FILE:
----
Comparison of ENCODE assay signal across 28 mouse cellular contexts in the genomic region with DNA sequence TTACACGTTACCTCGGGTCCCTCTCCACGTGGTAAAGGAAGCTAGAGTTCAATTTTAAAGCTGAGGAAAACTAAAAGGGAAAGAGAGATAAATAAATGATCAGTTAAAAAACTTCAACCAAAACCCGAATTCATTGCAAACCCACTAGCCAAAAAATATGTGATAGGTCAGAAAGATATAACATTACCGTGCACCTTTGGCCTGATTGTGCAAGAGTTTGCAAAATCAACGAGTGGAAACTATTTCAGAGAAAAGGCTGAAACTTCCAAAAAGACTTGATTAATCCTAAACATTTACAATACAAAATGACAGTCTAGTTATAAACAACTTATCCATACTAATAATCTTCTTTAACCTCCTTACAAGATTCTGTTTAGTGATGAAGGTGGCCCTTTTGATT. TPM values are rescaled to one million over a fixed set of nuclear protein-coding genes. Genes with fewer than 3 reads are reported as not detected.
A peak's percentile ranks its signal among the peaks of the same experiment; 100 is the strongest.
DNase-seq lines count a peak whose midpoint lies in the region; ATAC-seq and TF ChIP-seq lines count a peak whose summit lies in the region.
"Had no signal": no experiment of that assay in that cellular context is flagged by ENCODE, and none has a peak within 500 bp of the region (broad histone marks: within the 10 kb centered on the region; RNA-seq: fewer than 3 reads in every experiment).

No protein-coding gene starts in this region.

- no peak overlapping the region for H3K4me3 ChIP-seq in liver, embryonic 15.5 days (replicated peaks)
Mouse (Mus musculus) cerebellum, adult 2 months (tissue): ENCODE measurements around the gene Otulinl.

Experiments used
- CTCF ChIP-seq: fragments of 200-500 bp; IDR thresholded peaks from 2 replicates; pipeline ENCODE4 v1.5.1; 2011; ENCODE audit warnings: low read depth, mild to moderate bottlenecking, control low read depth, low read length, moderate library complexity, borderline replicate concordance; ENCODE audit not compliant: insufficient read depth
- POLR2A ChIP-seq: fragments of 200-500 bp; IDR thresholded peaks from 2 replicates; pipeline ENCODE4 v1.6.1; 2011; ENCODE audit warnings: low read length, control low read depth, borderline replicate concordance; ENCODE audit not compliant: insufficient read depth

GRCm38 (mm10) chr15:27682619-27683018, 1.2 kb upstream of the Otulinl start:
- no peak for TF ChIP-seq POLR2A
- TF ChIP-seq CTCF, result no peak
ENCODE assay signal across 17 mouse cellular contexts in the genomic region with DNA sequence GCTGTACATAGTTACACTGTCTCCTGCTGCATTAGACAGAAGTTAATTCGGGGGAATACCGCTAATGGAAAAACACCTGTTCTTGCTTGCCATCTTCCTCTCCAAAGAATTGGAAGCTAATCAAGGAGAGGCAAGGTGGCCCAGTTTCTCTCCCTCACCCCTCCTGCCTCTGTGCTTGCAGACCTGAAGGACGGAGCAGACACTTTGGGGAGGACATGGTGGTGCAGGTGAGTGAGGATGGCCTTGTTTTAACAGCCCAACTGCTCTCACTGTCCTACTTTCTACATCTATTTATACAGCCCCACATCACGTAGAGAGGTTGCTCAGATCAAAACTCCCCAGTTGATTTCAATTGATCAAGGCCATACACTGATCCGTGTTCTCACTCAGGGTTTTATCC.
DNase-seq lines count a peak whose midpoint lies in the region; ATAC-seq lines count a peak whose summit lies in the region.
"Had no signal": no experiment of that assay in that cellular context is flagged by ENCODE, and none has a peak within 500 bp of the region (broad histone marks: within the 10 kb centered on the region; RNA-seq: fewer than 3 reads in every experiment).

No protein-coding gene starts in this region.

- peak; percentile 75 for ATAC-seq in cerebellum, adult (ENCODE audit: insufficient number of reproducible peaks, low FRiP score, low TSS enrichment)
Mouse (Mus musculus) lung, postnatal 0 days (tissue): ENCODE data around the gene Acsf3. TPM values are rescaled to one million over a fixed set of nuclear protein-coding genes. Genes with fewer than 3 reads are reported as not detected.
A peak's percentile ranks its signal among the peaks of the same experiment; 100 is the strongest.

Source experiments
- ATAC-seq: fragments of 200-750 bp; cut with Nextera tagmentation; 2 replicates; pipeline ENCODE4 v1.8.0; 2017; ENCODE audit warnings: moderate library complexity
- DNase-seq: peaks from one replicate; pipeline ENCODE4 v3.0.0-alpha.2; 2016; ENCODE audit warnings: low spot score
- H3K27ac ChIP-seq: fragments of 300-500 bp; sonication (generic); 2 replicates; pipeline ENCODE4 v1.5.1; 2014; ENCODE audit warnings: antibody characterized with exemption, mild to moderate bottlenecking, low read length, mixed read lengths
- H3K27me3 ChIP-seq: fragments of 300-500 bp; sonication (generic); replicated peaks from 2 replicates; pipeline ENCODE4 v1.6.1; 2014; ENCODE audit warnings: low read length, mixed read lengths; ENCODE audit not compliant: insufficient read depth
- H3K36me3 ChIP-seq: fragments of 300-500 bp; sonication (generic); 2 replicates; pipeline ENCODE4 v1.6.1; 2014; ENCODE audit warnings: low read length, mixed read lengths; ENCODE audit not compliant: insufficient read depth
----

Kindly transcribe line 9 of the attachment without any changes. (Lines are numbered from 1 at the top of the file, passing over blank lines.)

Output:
- CTCF ChIP-seq: fragments of 200-500 bp; IDR thresholded peaks from 2 replicates; pipeline ENCODE4 v1.5.1; 2011; ENCODE audit warnings: low read depth, mild to moderate bottlenecking, control low read depth, low read length, moderate library complexity, borderline replicate concordance; ENCODE audit not compliant: insufficient read depth